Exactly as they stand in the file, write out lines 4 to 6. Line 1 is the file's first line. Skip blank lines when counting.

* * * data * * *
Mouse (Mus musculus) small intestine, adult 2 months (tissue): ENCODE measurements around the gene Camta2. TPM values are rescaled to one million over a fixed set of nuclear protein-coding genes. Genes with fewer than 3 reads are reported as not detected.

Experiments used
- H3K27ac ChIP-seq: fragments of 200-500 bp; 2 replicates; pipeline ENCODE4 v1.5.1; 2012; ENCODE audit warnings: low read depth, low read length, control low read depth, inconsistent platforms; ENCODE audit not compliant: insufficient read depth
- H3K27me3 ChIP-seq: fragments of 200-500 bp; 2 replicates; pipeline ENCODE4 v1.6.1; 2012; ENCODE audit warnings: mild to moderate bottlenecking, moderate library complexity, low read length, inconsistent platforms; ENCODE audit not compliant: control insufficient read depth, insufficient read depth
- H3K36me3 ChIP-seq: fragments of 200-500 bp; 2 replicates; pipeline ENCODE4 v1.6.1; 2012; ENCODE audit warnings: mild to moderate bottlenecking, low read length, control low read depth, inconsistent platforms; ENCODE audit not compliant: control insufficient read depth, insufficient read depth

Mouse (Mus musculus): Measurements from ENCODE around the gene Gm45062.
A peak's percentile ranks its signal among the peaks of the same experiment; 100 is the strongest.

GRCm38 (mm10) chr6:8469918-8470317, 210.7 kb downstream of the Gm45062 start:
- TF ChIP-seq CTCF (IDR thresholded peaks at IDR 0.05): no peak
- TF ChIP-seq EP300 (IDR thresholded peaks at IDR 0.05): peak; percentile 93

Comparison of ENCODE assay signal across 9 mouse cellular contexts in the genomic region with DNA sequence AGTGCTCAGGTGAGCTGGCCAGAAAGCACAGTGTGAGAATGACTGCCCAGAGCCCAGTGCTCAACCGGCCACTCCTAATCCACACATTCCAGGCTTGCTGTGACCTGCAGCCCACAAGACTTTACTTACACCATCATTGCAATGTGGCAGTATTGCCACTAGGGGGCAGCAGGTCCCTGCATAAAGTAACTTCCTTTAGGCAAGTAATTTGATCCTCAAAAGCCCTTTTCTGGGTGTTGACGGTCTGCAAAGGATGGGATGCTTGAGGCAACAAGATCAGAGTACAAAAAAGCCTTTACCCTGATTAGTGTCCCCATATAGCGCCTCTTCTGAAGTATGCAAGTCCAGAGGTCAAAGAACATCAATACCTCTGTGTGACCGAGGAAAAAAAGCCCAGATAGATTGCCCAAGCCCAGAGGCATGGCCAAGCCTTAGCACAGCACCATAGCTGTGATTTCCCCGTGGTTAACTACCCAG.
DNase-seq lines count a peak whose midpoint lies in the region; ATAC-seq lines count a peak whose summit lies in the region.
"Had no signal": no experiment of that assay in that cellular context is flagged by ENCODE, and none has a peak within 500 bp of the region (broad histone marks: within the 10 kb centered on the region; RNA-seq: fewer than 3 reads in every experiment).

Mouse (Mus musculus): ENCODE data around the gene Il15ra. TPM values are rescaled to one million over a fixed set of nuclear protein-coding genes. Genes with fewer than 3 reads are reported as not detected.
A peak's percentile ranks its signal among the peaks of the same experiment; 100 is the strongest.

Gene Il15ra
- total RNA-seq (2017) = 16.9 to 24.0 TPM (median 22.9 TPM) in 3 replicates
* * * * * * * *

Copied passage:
- H3K27me3 ChIP-seq: fragments of 200-500 bp; 2 replicates; pipeline ENCODE4 v1.6.1; 2012; ENCODE audit warnings: mild to moderate bottlenecking, moderate library complexity, low read length, inconsistent platforms; ENCODE audit not compliant: control insufficient read depth, insufficient read depth
- H3K36me3 ChIP-seq: fragments of 200-500 bp; 2 replicates; pipeline ENCODE4 v1.6.1; 2012; ENCODE audit warnings: mild to moderate bottlenecking, low read length, control low read depth, inconsistent platforms; ENCODE audit not compliant: control insufficient read depth, insufficient read depth

Mouse (Mus musculus): Measurements from ENCODE around the gene Gm45062.